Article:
Day 3: From Burgdorf Hot Springs drive back to McCall via the east side of Payette Lake for a different vantage point and a morning swim. Grab lunch and a beer at Salmon River Brewing and then head to Jug Mountain Ranch to explore their world-class mountain bike trails.

woman in developed hot spring pool
Staying overnight at Burgdorf gives you access to the hot springs before the day trippers arrive. Photo credit: Kristen Bor.

Got some time to spare? Do a half-day rafting trip with Tamarack Rafting Company on the Cabarton, this stretch of the Payette River is tucked away in the forest.

Southern Idaho

Day 1: Launch off from Craters of the Moon National Monument and Preserve, where you’ll find an otherworldly landscape. Explore Cave Trail that travels through a series of underground lava tubes. In the evening, grab a campsite at the Lava Flow Campground or make the two hour drive to Twin Falls.

Hiking, Craters of the Moon National Monument and Preserve, Near Arco. Photo Credit: Idaho Tourism
Hiking, Craters of the Moon National Monument and Preserve, Near Arco. Photo Credit: Idaho Tourism.

Day 2:Start your day at Centennial Waterfront Park in Twin Falls. Rent a paddleboard or kayak and make your way up the Snake River to Pillar Falls or to the base of 212-foot tall Shoshone Falls. Afterwards, continue to chase waterfalls at Box Canyon State Park. Wrap up the day by quenching your thirst at Von Scheidt Brewing Company.

woman standing by waterfall
Explore hiking trails at Box Canyon. Photo Credit: Idaho Tourism.

Day 3: Make the 1.5 hour journey to City of Rocks National Reserve. This area is known for its rock climbing, but you’ll also find 22 miles of hiking trails, biking opportunities, and the 49-mile City of Rocks Backcountry Byway scenic drive.

City of Rocks National Reserve, Almo. Photo Credit: Idaho Tourism
City of Rocks National Reserve, Almo. Photo Credit: Idaho Tourism.

Teton Valley/Eastern Idaho

Day 1: Pack your fishing gear and start in Swan Valley. Here, the South Fork of the Snake River has some of the best dry fly fishing in the country with 4,000 fish per mile. You can hire an outfitter for a float trip, or you can hike up popular Palisades Creek to a set of alpine lakes where the views and fishing are prime. Spend the night at the nearby Falls Campground.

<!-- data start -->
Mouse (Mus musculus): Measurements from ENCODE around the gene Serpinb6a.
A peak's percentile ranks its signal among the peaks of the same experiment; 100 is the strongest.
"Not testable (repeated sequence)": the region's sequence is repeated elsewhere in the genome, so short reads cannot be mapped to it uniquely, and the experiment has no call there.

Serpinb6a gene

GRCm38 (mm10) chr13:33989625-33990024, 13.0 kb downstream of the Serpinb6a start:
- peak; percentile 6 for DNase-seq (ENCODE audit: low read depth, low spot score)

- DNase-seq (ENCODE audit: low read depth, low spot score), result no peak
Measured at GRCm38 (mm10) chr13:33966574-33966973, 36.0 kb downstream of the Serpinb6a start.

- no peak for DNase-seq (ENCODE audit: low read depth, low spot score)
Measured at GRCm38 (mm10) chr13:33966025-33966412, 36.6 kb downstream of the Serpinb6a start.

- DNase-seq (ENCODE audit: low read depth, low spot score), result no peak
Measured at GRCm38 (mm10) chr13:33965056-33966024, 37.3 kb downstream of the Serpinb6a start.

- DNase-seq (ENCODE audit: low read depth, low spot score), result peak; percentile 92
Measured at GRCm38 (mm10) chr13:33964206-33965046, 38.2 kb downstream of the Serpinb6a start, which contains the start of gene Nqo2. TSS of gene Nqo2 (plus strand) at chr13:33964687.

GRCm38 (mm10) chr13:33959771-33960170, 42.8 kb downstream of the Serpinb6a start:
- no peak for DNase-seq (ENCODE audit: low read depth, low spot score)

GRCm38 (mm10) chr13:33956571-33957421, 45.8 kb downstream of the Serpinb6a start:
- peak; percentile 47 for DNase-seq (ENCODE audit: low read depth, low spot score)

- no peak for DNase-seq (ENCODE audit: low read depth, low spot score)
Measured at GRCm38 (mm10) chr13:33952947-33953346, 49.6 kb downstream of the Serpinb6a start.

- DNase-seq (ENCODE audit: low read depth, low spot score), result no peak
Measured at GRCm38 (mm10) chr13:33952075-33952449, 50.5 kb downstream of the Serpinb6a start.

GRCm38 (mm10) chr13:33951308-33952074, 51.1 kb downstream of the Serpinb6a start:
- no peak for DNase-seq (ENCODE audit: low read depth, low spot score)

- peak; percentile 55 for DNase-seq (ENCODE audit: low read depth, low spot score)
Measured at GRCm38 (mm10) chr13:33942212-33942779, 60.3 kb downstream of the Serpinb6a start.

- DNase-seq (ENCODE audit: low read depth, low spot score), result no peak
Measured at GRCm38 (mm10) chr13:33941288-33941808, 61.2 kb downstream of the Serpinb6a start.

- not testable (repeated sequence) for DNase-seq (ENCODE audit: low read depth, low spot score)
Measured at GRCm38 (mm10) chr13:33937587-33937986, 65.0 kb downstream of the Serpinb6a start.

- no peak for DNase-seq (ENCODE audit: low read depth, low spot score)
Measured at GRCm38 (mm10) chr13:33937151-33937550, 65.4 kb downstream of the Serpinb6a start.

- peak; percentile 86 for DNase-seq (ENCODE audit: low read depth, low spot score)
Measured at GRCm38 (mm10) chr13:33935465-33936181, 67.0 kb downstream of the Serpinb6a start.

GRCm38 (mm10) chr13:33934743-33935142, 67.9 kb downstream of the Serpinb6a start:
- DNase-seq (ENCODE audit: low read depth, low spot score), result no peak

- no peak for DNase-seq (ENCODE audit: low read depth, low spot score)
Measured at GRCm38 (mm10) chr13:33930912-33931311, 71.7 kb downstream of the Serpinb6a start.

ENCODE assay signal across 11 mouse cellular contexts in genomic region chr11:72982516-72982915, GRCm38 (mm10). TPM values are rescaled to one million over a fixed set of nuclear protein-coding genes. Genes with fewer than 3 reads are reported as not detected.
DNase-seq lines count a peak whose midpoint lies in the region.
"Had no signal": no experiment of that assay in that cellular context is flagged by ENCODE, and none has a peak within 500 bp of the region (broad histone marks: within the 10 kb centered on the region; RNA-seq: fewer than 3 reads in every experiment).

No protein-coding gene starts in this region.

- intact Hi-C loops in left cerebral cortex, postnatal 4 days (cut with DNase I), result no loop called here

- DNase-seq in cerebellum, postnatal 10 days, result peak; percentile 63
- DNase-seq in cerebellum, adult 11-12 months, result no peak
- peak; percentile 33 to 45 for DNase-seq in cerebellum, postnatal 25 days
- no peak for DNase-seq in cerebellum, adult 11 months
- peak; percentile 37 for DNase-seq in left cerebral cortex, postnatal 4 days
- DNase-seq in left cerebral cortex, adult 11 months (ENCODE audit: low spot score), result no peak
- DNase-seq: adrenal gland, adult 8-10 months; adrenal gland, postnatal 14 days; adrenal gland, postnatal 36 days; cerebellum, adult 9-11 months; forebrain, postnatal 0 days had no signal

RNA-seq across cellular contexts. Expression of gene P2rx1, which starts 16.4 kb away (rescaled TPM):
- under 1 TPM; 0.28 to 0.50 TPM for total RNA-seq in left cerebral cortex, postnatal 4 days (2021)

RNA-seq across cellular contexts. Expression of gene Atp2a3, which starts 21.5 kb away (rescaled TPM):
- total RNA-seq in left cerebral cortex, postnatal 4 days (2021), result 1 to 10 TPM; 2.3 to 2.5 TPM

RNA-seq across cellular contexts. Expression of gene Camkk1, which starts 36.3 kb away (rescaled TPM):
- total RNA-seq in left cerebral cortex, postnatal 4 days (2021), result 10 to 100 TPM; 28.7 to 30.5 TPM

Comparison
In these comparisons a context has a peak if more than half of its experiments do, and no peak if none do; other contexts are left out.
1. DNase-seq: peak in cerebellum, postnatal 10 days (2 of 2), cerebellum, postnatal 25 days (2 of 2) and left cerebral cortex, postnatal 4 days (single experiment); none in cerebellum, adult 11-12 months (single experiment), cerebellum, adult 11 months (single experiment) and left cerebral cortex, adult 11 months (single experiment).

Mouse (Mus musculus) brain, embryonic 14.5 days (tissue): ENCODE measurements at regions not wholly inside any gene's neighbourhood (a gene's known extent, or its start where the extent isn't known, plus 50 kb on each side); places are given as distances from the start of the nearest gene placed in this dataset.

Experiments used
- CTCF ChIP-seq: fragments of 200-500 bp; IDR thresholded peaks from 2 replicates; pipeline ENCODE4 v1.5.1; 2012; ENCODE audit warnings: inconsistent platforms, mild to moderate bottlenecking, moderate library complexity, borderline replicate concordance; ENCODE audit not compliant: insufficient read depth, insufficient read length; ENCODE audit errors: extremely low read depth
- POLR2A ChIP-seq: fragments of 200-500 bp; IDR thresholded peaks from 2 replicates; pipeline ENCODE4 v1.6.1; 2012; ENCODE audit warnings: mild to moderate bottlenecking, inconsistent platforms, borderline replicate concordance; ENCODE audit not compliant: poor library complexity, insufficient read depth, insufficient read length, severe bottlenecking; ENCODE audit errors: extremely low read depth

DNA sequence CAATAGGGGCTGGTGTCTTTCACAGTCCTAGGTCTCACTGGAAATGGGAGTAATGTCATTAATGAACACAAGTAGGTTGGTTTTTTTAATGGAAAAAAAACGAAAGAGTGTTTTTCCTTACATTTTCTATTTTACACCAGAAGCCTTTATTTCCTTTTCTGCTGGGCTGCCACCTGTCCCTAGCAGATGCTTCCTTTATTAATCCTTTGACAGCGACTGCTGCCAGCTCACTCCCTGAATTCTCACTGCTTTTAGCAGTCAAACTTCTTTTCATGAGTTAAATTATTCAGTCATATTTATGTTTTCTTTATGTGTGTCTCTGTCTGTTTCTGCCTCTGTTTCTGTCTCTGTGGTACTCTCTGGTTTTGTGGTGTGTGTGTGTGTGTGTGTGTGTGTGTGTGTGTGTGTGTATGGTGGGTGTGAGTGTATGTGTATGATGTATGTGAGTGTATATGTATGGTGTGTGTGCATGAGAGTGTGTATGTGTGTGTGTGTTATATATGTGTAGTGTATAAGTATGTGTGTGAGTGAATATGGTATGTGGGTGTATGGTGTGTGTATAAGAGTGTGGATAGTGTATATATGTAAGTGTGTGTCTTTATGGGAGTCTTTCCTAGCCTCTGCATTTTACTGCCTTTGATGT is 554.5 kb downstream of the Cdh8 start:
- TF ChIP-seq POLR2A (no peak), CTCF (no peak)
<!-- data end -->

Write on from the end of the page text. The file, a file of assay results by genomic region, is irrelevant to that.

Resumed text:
people fishing in a drift boat
South Fork of the Snake River near Swan Valley. Photo Credit: Idaho Tourism.

Day 2: Catch sunrise at Falls Creek Falls, then cruise up the Teton Scenic Byway to Driggs. Here, catch some reprieve from the summer sun by driving up to Grand Targhee Resort or spend the day biking at Horseshoe Canyon. For dinner, Forage Bistro located in Driggs, which was voted “Best Restaurant in Idaho,” is a must.

Day 3: Connect to the Mesa Falls Scenic Byway, where a stop at Mesa Falls is in order. After a short hike to the Upper and Lower Falls, continue to Harriman State Park. Here you’ll find an expansive lakeside trail network, wildlife, camping, and beautiful sunsets.

Upper Mesa Falls, near Ashton. Photo Credit: Idaho Tourism.

These 3-day Idaho road trip itineraries are a great way to experience the state’s most beautiful areas. Now go pack, so you can hit the road.

Feature image credited to Kristen Bor.

Kristen Bor is a responsible recreation advocate and founder of Bearfoot Theory, one of the leading outdoor travel blogs where she writes about destinations, gear, and the transformative power of the outdoors. She spends winters living in Salt Lake City and the other months traveling, hiking, and living out of her 4×4 Sprinter Van with her partner and their dog. You can find her work on her website, Instagram, and YouTube

Published on July 9, 2020